Evaluation of a UVC Based Shoe Sole Decontamination Device to Reduce Pathogen Colonization on Floors, Surfaces and Patients
Tasnuva Rashid, Kelley Poblete, Jonathan Amadio, Irtiza Hasan, Khurshida Begum, M. Jahangir Alam and Kevin W. Garey. University of Houston College of Pharmacy, Houston, TX University of Texas, School of Public Health, Houston, TX University of Edinburgh, UK
Background: Few infection control resources are devoted to control transfer of potentually pathogenic organisms from shoe bottoms. Recently, a UVC decontamination device has become available that delivers germicidal UVC radiation to shoe bottoms. The objective of this study was to demonstrate that shoe soles can be vectors for healthcare associated infection and that a UVC shoe bottom decontamination device would be effective at decreasing this risk.
Methods: Three clinical bacterial strains Staphylococcus aureus (SA 168), Enterococcus faecalis, and Escherichia coli (ATCC 25922) , and a non-toxigenic strain of C. difficile (ATCC 700057) were spiked onto standardized rubber soled shoe bottoms and then randomly selected to UVC exposure or no UVC exposure. Experiments were performed to test the efficacy of the UVC device to decontaminate shoe sole bottoms, flooring, and colonization of a simulated healthcare environment and patient.
Results: The UVC device significantly decreased shoe sole contamination for all tested bacterial species (p<0.01 for each species). Shoe sole exposure to the UVC device significantly decreased floor contamination for all floor types and species tested (p<0.01 , for all experiments). Log10 reduction was the highest for E. coli (2.6±0.79) followed by E. faecalis (2.19±0.68), S. aureus (1.74±0.88), and C. difficile (0.42±0.54) (p<0.0001, all analyses). Exposure of shoe soles to the UVC device significantly decreased contamination (mean log10 reduction: 2.79±1.25; p<0.0001). Proportions of samples from furniture, bed, and patient samples decreased from 96-100% positive in controls compared to 5-8% in UVC device experiments (p<0.0001, for all analyses).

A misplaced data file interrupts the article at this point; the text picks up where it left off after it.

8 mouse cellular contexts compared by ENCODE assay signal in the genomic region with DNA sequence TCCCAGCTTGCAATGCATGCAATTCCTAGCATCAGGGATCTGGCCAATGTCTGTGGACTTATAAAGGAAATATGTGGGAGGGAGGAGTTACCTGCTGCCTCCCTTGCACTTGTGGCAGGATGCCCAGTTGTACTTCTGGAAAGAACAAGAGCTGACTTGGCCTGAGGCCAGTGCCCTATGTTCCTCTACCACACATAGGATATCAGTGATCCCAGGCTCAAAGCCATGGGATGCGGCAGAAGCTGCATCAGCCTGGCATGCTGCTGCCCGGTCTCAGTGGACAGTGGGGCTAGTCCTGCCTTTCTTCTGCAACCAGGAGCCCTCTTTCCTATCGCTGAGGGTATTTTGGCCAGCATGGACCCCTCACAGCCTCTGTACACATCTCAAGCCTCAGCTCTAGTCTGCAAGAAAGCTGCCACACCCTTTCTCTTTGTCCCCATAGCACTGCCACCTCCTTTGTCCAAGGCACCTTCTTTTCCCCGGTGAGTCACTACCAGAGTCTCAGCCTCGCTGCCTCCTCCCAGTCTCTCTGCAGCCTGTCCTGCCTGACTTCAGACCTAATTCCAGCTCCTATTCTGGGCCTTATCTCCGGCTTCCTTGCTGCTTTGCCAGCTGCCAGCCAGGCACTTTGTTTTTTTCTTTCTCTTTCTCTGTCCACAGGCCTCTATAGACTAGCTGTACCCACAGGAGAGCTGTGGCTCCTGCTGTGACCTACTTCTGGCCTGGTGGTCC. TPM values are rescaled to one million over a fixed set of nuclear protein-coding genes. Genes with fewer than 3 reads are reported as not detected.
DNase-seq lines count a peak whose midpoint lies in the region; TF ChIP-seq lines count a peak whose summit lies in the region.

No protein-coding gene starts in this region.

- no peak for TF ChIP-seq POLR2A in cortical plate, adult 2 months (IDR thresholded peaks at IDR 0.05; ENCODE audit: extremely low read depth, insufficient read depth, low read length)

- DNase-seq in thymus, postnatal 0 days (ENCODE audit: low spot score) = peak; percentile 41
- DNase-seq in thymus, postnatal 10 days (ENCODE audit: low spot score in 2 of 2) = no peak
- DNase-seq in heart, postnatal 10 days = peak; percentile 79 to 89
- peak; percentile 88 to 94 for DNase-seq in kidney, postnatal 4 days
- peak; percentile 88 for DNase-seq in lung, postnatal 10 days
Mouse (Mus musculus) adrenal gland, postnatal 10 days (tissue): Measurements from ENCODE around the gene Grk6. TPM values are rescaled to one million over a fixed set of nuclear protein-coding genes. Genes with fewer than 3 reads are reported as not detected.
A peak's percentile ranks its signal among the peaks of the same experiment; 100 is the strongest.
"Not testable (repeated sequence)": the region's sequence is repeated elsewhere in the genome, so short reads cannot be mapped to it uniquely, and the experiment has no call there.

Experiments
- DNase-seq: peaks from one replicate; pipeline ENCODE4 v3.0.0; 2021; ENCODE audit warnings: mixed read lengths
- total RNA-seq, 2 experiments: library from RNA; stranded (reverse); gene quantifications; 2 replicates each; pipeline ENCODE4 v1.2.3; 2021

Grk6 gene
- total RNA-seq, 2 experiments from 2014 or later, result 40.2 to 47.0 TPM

Conclusion: A UVC decontamination device was shown to reduce CFU counts of relevant pathogenic organism from shoe soles with subsequent decreased colonization of floors, healthcare equipment and furniture, beds, and a patient dummy.